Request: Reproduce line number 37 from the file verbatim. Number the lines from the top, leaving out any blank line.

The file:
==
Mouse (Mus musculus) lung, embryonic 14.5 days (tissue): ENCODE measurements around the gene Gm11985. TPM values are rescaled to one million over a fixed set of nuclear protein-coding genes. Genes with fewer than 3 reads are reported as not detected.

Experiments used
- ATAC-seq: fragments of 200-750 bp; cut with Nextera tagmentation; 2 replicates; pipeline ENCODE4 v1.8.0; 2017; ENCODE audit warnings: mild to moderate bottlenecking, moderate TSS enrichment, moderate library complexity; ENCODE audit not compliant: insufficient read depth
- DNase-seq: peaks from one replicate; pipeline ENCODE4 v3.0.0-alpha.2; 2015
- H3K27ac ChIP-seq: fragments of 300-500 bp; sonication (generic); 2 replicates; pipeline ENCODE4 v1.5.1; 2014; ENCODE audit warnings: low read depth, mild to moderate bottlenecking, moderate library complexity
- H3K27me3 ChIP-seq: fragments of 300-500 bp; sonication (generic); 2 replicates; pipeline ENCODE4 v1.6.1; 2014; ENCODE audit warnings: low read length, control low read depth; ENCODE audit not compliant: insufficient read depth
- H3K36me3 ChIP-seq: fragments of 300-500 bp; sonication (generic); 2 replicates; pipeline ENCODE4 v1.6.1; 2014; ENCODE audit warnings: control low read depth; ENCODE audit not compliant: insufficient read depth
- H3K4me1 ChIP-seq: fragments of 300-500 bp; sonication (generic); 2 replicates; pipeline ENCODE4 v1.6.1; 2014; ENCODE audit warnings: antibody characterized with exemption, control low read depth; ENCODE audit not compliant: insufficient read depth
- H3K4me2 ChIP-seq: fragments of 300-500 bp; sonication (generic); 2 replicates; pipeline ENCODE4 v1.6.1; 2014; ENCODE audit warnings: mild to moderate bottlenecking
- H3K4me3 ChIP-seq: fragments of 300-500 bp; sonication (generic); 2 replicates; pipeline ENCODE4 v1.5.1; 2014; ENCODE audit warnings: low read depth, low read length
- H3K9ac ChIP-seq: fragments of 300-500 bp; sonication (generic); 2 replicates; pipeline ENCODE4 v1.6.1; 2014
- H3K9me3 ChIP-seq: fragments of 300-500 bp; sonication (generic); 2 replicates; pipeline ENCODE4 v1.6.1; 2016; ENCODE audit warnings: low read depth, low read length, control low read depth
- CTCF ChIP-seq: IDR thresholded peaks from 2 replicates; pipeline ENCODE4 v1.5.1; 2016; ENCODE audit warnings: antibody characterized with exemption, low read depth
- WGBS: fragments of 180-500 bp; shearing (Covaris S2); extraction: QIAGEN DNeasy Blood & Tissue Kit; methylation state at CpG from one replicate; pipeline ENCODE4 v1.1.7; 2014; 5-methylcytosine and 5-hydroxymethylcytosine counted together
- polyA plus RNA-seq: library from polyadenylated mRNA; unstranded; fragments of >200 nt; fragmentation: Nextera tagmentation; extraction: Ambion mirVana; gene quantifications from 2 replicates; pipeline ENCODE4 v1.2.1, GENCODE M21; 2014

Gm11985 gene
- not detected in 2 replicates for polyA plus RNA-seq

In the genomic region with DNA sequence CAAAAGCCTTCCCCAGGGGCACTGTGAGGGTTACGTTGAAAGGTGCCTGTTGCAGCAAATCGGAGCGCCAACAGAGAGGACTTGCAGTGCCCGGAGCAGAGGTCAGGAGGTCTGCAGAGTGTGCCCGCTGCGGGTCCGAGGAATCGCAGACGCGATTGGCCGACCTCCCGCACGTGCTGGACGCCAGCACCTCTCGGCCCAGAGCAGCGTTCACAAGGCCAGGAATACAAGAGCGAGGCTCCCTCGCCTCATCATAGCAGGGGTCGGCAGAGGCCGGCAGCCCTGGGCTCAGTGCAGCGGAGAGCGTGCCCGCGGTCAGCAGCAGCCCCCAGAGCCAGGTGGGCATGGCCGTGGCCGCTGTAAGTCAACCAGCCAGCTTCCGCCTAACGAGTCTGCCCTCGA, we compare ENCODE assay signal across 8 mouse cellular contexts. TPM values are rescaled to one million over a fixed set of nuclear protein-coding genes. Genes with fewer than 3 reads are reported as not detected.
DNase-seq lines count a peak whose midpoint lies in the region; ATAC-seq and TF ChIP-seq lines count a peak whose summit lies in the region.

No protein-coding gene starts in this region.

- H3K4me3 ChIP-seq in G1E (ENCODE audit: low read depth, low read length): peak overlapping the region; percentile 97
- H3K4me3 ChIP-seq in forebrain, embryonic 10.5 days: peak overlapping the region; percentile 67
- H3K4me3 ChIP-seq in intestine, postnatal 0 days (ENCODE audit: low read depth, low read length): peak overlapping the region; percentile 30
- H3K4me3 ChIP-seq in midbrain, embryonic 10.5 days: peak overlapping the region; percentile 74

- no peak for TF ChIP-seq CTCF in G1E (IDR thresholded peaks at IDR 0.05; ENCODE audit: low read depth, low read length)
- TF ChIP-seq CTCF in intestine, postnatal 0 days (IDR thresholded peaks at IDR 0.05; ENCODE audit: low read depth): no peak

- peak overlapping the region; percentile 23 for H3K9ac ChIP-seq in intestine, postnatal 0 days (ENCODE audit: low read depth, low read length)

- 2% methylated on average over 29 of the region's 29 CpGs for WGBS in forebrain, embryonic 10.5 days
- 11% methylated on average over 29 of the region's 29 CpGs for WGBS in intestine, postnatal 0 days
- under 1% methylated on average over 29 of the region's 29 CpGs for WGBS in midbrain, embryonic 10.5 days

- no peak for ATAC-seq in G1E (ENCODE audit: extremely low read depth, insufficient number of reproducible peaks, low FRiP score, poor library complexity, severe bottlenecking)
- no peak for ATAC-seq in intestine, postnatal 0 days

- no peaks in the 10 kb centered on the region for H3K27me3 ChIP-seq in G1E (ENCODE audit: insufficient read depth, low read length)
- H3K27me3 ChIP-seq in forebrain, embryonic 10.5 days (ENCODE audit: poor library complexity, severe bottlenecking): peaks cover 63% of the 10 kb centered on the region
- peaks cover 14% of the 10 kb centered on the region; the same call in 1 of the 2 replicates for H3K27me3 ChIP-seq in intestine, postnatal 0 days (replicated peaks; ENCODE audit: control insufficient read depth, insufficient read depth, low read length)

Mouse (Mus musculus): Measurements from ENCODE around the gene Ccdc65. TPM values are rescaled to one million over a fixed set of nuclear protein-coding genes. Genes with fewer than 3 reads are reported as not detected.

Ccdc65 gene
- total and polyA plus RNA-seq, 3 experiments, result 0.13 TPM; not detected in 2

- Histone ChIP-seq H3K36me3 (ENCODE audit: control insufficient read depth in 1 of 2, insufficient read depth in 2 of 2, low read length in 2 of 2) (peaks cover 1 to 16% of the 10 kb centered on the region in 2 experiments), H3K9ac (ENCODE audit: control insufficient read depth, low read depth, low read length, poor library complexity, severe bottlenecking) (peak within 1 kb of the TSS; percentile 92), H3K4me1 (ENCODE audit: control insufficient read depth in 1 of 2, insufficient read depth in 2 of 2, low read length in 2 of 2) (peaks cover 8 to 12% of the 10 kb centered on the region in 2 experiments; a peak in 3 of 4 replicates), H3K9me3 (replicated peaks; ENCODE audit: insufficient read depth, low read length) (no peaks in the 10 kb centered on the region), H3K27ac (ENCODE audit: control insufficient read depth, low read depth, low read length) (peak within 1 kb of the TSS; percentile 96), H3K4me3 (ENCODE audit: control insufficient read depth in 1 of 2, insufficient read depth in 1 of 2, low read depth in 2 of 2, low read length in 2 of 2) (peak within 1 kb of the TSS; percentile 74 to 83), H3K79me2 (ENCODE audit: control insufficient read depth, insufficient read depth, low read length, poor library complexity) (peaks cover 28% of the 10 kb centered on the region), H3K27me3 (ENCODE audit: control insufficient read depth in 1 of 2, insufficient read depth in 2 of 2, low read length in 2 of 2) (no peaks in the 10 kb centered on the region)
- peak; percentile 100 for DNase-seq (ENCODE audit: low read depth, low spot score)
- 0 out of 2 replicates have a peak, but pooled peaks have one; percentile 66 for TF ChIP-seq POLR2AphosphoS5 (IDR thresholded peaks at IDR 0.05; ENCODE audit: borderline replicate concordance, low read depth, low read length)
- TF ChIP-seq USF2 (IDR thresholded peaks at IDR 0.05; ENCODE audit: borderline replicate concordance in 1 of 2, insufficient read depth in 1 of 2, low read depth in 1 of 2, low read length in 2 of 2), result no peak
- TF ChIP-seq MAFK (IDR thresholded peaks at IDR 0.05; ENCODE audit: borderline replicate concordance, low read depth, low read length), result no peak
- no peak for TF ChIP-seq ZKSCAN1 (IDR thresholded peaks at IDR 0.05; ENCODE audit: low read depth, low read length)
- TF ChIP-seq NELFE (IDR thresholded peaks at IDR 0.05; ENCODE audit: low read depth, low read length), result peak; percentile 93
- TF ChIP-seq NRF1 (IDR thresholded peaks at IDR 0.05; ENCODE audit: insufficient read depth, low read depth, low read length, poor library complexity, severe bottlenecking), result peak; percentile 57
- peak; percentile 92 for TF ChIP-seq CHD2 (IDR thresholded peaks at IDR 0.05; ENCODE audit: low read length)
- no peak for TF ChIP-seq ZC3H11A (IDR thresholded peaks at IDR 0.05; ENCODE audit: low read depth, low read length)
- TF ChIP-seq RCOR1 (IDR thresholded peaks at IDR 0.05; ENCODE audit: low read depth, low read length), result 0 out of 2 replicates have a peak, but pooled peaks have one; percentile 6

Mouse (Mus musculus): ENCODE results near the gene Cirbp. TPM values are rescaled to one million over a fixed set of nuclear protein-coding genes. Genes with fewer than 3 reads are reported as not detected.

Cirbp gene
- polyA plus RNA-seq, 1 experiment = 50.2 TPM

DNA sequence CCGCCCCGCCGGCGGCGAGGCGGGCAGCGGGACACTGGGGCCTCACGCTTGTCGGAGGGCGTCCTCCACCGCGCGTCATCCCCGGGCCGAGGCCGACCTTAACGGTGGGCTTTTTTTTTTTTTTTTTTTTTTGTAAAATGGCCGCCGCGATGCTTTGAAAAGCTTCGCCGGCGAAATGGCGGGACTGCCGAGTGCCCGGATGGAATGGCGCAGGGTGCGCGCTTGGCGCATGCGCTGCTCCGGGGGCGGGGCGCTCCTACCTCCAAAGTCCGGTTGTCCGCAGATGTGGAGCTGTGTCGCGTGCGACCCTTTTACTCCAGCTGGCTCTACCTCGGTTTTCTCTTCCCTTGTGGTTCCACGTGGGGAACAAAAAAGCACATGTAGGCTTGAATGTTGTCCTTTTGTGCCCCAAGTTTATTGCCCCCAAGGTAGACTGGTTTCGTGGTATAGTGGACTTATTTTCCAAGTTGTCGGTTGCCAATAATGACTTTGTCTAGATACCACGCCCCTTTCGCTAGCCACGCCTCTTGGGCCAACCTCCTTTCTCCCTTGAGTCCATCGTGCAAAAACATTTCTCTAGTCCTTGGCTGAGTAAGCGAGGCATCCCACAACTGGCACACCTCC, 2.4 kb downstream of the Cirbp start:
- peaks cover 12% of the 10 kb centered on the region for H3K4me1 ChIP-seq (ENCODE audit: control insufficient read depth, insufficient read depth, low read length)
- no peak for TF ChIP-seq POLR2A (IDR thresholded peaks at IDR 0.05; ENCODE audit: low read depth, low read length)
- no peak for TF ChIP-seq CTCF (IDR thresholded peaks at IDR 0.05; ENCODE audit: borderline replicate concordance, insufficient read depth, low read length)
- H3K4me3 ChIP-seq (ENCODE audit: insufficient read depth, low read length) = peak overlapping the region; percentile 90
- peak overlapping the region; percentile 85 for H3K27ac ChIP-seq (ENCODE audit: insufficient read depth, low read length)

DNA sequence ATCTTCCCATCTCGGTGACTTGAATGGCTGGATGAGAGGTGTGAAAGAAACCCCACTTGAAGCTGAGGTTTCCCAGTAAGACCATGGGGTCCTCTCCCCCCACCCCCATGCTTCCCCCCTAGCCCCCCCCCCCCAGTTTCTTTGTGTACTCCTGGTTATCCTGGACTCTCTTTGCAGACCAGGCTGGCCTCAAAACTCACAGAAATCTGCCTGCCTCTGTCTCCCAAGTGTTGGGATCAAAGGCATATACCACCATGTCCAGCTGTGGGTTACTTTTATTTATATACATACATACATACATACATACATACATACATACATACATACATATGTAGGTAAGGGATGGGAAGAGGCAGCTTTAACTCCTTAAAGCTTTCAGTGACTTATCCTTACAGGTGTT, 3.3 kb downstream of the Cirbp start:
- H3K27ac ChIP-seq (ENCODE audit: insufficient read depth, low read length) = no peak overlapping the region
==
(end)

Ccdc65 gene